A few days I wrote about my worries about students wearing disposable gloves in the lab. I started discussing it with colleagues in the department, including several who sit on our safety committee. One of the comments that came out of these discussions was the number of incidents we’ve had over the past few years involving students transferring chemicals from their gloves to their face, neck, and elsewhere. In fact, if you stand and watch students in the lab – as I had occasion to this week – you see them contantly adjusting their safety specs and scratching their neck, nose, ears at regular intervals. All wearing gloves, of course. And because they are wearing the gloves, they are blissfully unaware that there might be anything on the outside of the glove.
The students, secondary school students, who were dissolving zinc in quite dilute HCl were, of course all wearing disposable gloves. It’s true that they had to boil the solution to driness, but it’s hard to imagine anyone getting hurt doing that, especially as the procedure was carried out in a fumehood. Nevertheless they were instructed to wear gloves in addition to safety glasses and lab coat. I stood around and watched. The students didn’t have much to do while the solutions boiled and they stood and chatted. Their hands went up and down, touching, fiddling with mobile phones, onto benches and, inevitably, onto their faces.
When I question them, the students were horrified at the suggestion that maybe they should take their gloves off. Until, that is, we talked about it, and during the coversation I’d drawn attention to the fact that each one of them had touched their chin, cheeks, neck etc. with the gloves. Not to mention their phones, their pens, their notebooks.
But in a way, with an aqueous solution, you know that the gloves are an actual barrier. But we don’t do that much aqueous chemistry. We use solvents. You should try this a simple experiment: squirt some solvents – acetone or dichloromethane, say – into some nitrile or latex gloves and then wait to see how you soon you could smell the solvent. When I did it last week, the answer was “instantly”. In other words the gloves (and you only have to do is look up the manufacturers’ specifications to see that this is the case) provide no protection at all. Indeed what they do is trap the solvent between the glove and you, giving your fingers a little more quality time to interact. Your hands being damp, you aren’t even aware that it’s happening.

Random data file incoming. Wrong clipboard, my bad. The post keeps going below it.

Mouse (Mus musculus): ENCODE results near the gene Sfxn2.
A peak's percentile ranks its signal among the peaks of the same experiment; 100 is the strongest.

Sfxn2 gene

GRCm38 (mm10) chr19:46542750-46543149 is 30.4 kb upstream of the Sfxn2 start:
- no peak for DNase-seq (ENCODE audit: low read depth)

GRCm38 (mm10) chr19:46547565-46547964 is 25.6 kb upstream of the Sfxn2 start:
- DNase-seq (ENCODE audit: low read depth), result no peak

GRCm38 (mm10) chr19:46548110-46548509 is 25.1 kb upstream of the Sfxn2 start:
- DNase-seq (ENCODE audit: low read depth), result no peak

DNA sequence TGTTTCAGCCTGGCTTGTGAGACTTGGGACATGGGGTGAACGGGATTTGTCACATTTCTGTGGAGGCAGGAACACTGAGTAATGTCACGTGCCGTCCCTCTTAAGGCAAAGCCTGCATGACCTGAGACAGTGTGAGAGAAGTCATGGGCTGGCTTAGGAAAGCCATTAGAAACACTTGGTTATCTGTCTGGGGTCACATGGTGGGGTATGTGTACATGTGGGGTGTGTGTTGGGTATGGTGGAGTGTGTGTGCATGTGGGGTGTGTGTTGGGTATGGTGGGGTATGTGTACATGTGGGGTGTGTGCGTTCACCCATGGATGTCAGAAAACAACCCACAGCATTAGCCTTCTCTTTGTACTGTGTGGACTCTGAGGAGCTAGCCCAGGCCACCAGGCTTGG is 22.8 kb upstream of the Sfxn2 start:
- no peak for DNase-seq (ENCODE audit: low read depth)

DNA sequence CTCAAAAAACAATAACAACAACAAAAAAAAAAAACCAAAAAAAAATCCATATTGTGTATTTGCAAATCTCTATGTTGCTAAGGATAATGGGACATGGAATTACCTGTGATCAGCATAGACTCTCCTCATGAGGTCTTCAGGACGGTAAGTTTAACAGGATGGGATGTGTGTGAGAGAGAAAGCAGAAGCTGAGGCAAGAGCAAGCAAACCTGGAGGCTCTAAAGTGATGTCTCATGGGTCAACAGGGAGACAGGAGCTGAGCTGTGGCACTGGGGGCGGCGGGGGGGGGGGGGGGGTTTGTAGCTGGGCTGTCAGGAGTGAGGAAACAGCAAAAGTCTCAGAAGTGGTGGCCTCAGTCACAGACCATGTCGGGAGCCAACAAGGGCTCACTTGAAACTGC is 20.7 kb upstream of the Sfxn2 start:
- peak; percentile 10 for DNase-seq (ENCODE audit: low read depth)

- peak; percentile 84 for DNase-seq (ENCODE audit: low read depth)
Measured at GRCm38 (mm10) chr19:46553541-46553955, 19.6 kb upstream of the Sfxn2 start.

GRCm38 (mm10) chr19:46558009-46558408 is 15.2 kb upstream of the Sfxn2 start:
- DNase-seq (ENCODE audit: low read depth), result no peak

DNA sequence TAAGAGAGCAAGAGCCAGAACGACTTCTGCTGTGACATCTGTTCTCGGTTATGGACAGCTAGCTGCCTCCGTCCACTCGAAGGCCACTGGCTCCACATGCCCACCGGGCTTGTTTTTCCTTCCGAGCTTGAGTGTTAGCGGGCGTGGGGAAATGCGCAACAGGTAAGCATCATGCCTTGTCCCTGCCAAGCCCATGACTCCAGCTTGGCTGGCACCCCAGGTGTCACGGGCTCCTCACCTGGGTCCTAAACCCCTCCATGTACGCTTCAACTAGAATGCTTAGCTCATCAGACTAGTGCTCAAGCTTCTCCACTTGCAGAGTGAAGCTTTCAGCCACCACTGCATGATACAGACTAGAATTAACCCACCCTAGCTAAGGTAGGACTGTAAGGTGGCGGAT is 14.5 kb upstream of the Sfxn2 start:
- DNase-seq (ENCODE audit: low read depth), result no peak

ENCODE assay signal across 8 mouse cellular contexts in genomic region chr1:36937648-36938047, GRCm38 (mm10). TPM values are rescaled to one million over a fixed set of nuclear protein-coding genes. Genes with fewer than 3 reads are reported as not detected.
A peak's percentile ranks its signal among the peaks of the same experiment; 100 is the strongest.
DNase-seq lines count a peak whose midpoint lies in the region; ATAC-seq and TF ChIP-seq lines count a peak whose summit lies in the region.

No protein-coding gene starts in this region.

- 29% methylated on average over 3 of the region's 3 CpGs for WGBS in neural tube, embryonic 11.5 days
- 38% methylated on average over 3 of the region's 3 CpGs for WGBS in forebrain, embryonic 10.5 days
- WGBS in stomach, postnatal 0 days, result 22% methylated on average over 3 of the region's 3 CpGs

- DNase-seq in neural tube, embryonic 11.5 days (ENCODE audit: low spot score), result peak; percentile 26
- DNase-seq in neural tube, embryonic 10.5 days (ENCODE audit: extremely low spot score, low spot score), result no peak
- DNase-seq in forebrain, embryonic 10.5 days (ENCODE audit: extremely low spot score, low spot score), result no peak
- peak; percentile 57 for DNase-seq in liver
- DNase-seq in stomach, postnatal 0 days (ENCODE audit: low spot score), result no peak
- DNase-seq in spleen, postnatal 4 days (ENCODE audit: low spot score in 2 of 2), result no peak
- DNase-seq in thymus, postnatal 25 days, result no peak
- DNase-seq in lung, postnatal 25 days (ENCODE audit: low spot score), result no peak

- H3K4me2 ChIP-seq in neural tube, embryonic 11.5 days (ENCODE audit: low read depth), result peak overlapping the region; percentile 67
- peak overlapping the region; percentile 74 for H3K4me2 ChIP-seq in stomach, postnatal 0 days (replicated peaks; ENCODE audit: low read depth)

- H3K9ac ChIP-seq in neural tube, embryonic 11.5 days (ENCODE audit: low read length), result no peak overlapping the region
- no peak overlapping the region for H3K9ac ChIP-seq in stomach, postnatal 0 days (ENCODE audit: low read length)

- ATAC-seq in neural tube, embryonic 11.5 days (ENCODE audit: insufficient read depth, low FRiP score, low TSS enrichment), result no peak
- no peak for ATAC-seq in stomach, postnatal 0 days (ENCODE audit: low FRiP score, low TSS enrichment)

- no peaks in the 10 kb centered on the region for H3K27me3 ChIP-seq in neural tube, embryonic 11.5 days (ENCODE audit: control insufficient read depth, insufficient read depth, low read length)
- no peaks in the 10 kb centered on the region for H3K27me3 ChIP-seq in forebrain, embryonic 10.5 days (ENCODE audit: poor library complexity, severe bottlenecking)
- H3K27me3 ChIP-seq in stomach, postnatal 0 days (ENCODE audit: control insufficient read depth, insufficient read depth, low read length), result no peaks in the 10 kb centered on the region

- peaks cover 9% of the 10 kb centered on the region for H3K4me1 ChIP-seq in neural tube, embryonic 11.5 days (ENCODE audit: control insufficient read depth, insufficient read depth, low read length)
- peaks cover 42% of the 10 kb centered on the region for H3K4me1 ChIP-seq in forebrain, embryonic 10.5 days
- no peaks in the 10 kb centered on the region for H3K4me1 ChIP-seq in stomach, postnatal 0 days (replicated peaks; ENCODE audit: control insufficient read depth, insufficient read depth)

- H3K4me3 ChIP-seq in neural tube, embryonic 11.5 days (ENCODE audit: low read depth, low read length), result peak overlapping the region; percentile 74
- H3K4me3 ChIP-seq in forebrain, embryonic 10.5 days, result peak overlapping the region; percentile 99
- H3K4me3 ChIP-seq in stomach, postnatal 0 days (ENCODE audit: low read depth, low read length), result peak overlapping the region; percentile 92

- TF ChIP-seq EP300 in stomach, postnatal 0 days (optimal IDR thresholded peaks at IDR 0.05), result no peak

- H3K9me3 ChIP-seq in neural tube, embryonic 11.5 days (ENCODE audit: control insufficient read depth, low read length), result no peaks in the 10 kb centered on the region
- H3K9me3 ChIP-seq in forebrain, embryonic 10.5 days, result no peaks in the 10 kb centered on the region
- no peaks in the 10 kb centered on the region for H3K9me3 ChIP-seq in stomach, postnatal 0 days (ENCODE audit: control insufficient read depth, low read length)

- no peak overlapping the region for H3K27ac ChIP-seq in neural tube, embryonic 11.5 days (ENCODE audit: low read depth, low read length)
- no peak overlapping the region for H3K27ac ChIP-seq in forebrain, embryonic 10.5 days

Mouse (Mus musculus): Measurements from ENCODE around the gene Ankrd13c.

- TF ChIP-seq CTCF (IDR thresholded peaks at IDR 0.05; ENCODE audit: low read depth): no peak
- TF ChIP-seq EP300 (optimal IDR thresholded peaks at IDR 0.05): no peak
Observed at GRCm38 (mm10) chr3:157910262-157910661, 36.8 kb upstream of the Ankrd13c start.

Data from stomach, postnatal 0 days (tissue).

In the labs our students get solvents on their gloves all the time, especially when washing up. It’s clearly nonsense. By providing gloves we are actually lulling our students into a false sense of security. They get stuff on their gloves and even if they’re aware of it, they just assume that because they have gloves on “it’s OK”. Risk compensation works in mysterious ways.
It’s very different if you don’t wear gloves. Today a colleague and I spent some time electrolyzing first molten potassium hydroxide (KOH), and then potassium carbonate at red heat (if you’re interested, it’s something to do with Brian “Delia” Cox). The spray from the bubbles generated in the electrolysis was intense and after a while everything was coated in a thick layer of KOH. We fiddled a little with the electrodes knowing full well that we had some ferociously caustic material a few centimeters from our hands. And while doing so, I got some KOH on my skin. It stings. It feels soapy. But the sink is there, right behind you. You rinse. It’s sorted.
Now I’m not saying that one shouldn’t wear gloves under any circumstance. Far from it. Clearly there are issues of scale and of context. But what I am saying is that for the vast majority of procedures like the ones we conduct in our teaching labs, gloves may look smart but they have precisely the opposite effect to what we intend.
It’s wrong, it’s wasteful, and it’s expensive. And we have plenty of, for the most part, fairly minor incidents to deal with that probably would not happen if our students didn’t wear them.
So the plan is to go even further and actively discourage students from wearing gloves as a matter of routine in our labs. Why? Because, completely contrary to “common sense”, we believe they’ll be safer and actually work better in the lab.
Will it catch on? I wonder. It’s not going to be easy.